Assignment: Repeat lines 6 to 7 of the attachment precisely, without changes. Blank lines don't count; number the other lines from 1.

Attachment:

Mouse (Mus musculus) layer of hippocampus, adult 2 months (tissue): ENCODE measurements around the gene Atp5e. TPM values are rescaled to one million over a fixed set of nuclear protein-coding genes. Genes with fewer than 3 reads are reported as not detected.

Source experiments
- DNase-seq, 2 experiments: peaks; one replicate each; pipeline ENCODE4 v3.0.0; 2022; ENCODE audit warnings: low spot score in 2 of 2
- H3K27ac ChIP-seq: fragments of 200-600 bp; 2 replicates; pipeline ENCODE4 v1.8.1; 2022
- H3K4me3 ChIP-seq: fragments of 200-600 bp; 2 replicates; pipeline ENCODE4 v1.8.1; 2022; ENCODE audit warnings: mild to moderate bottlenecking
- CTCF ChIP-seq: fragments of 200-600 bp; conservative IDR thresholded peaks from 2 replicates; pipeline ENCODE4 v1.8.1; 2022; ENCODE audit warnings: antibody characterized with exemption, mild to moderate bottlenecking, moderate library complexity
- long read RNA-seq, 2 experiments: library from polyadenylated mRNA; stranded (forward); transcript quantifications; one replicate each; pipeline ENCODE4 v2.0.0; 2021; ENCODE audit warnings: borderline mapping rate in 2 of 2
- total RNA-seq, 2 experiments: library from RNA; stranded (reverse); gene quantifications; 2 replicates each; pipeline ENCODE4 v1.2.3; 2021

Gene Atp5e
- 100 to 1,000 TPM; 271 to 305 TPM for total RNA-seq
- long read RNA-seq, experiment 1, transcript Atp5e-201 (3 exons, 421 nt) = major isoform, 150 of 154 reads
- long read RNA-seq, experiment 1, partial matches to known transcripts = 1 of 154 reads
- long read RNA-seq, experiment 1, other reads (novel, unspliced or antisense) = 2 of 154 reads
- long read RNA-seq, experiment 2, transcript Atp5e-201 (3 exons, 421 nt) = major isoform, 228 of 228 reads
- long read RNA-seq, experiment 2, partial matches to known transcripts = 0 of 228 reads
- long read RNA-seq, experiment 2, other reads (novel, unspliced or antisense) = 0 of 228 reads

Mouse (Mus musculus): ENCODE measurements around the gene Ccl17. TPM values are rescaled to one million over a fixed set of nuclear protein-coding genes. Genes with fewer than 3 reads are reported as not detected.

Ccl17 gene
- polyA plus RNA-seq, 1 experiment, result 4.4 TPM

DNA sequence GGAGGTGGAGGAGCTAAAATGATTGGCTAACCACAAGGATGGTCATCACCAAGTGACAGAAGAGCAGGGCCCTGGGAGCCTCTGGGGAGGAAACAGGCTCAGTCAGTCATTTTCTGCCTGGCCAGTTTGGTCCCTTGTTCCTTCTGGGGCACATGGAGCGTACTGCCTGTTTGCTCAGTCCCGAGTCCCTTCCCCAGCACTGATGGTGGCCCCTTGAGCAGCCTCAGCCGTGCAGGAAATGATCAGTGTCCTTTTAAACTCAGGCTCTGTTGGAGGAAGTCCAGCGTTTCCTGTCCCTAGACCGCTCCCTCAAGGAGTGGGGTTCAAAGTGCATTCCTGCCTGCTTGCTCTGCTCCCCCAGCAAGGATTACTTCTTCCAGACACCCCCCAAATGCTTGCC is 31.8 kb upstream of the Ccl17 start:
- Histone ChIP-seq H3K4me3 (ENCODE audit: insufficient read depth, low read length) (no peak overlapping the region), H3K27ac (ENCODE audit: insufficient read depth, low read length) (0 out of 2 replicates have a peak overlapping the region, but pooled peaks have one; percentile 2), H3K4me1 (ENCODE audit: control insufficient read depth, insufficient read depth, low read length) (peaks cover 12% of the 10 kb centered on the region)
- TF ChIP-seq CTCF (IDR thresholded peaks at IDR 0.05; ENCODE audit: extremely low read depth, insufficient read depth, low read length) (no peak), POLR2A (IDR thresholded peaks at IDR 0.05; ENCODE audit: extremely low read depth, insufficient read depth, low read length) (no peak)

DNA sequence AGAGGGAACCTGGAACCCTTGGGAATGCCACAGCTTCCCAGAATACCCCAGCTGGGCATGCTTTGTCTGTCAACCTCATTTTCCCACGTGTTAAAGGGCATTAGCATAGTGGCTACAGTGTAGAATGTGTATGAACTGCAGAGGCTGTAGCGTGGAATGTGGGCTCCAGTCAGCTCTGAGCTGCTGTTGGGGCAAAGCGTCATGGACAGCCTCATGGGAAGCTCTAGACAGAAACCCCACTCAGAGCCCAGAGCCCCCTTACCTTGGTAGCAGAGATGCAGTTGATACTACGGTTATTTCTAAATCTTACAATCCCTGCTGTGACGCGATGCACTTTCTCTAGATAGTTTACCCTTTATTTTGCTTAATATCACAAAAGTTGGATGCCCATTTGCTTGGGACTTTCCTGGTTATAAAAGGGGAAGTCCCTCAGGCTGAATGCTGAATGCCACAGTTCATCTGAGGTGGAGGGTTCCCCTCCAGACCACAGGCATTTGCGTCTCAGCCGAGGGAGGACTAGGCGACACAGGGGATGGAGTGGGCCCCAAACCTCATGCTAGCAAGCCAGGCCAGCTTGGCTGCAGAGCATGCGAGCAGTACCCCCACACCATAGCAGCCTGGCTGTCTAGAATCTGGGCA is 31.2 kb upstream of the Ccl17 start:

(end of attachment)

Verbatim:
- CTCF ChIP-seq: fragments of 200-600 bp; conservative IDR thresholded peaks from 2 replicates; pipeline ENCODE4 v1.8.1; 2022; ENCODE audit warnings: antibody characterized with exemption, mild to moderate bottlenecking, moderate library complexity
- long read RNA-seq, 2 experiments: library from polyadenylated mRNA; stranded (forward); transcript quantifications; one replicate each; pipeline ENCODE4 v2.0.0; 2021; ENCODE audit warnings: borderline mapping rate in 2 of 2